Friday, October 16, 2020

Don't Let Your Diet Define You




One day we step on the scale and the number we see there shocks us.  It has crossed some threshold we may not even have known we had, and we're galvanized.  "That's it!  I'm going on a diet!"


In the early stages, we cut out everything: sugar, carbs, processed food, whatever we have to in order to lose weight fast.  We might even cut too much in order to achieve our goal as quickly as possible.  I've done the starvation liquid diet thing.  I've done the no-more-than-20-carbs-a-day thing.


However, at some point we start to feel deprived (and perhaps we really are).  We start eating all of those things again, and we end up right back where we started in the first place (or maybe we're even heavier).  I've done that too.


Maybe the problem is that when we try to cut out everything we think will make us fat, we start spending all of our time thinking about food!  What we can have, what we can't have, how soon we can have something, how we'll deal with the food at our cousin's wedding, our husband's birthday, or the holiday that's right around the corner. 


My mother was a serial dieter, and she talked about food all the time!  I've done it too.  It doesn't help that it's been primarily my responsibility to plan meals, do the grocery shopping, and do the cooking.  That's already a big chunk of time and effort to spend thinking about food, without adding any deprivation-fueled thoughts to the mix.


Is this how naturally thin people think about food?  I have a feeling it's not.  Naturally thin people surely have foods that they really enjoy, but they probably don't fixate on them.  When they're hungry, they eat, and when they're sated, they don't wonder how long it is until they can put some more calories into their mouths.


And we may choose to be vegetarian, or vegan, or Paleo, or whatever, but aren't we all fortunate to have those choices?  We aren't required to think about food during every waking minute just so we can be sure to have enough.  We aren't hunter-gatherers, and anyone who's reading this isn't on the edge of poverty.  We have plenty of opportunity to think and talk about something other than food.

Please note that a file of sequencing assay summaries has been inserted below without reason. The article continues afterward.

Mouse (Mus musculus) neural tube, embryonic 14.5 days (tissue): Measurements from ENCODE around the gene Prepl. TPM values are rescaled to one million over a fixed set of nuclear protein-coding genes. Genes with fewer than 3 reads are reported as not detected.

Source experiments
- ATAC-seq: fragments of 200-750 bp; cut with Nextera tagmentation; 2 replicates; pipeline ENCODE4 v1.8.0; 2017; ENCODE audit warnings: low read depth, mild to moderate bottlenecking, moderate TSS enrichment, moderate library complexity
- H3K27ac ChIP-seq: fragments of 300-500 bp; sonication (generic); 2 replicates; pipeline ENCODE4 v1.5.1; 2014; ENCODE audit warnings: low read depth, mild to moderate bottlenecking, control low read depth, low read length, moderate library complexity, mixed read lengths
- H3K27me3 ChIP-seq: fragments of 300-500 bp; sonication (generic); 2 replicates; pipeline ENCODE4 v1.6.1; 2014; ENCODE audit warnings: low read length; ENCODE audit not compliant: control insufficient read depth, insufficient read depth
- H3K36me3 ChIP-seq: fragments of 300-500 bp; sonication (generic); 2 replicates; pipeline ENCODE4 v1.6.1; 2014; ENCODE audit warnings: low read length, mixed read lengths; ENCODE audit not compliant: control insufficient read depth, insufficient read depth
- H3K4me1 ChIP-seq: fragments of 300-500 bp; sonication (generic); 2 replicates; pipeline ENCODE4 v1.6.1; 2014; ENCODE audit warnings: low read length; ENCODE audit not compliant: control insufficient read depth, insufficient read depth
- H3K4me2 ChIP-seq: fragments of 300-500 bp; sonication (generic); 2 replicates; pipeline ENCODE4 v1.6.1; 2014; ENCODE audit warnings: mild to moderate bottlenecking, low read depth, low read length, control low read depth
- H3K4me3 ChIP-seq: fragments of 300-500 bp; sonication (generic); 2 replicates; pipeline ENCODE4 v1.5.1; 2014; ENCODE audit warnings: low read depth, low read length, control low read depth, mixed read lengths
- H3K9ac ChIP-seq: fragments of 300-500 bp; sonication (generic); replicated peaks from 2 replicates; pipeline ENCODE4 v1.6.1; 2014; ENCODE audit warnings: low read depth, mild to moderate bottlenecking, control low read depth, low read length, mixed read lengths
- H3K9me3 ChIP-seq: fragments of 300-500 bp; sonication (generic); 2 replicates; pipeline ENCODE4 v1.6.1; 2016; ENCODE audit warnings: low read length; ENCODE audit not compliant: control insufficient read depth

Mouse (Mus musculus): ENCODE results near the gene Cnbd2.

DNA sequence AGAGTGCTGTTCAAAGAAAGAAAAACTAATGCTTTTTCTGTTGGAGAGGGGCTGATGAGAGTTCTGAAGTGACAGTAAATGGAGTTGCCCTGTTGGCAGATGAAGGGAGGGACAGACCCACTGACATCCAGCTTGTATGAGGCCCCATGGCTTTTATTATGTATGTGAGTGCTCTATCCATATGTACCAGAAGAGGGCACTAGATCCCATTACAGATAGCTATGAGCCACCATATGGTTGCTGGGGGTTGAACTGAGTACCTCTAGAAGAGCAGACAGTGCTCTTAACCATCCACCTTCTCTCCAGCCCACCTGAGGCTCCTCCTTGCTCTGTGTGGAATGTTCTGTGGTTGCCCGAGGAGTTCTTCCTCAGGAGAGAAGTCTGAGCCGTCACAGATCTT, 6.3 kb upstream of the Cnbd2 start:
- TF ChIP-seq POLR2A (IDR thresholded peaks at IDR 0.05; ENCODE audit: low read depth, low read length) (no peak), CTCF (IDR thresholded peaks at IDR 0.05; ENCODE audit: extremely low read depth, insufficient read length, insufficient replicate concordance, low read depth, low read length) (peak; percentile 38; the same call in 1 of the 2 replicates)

One thing I've noticed about those of us who eat too much and too often is that we may not discriminate against foods.  I've been guilty of eating a pile of Oreo cookies, which I don't even much like, simply because I wanted a sugar fix.  What I really craved might have been one exceptional chocolate chip coconut cookie like my mom used to make.  But I ate the Oreos, and was still unsatisfied.


It would be good to banish all of the foods that I personally don't care for – Oreos, potato chips, most candy bars.  Just give up all of those things that don't really matter to me, and don't ever let them stand in for something I might really crave, like pumpkin pudding or pizza.


As for the things I miss, like a chai tea latte with a shot of espresso, perhaps I should joyfully and without guilt bring them back into my life.  Rather than feeling bad because a diet says I should never again have something I like, I should feel free to have it whenever I want, and feel a little bit of pride whenever I make the choice to skip that splurge.  That way I haven't made something I enjoy into a "never ever" thing.  I have no reason to rebel against my diet, and instead of feeling shame over sharing a piece of fresh blackberry cobbler with my husband, I can be proud that I chose to share it instead of getting a piece all for myself.


Unfortunately, "overweight" and "proud" don't seem to be words that go together in the minds of most people.  So be sure to remember all of the things you offer to the world, no matter what you weigh:

  • your humor
  • your compassion
  • your intelligence
  • your skills
  • your kindness
  • your honesty
  • your generosity
  • your talents
  • your creativity
  • your energy
  • your optimism
  • your courage
  • your open mind

Your diet may be important for your continued health and well-being, but it's far from the most notable thing about you.  I need to remember this too, and strive always to be a multi-dimensional person with much more to think and talk about than food!



P.S.  I'm offering the Kindle edition of my book Resilient: How Minimalism Helps You Cope With the Challenges of Life for only $1.99 until midnight this Sunday, October 18.  We're all dealing with the stresses of COVID-19, schooling at home, the acrid U.S. election season, busier schedules, and/or regular everyday difficulties.  Resilient can help you (or a loved one) find more freedom, ease, and clarity.



Photo by Jason Dent on Unsplash





4 comments:

  1. I eat anything I want including 1 oz of potato chips every day. But, I track those foods in an ap. As long as I stay about 1300 calories most days, I lose weight. (70 pounds so far) This "system" is working for me because if I want something I can have it so I never feel deprived. Even carrot cake is allowed. BTW, calculations show 1300 calories a day is what I will need to eat to maintain my goal weight once I reach it so there will never even be a transitional period. Yay!

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    1. Congratulations, Linda! What great progress you've made with a system that works well for you, and lets YOU be in charge of what you eat, not some "diet plan."

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  2. Hi Karen, Just to let you know I always look forward to reading your blog, your wisdom and insight is so refreshing and a gift to the world. Regards Crystal from Australia

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    1. Oh my, Crystal, thank you so much! It makes my day to know that something I write is useful to someone else.

      All best wishes,
      Karen

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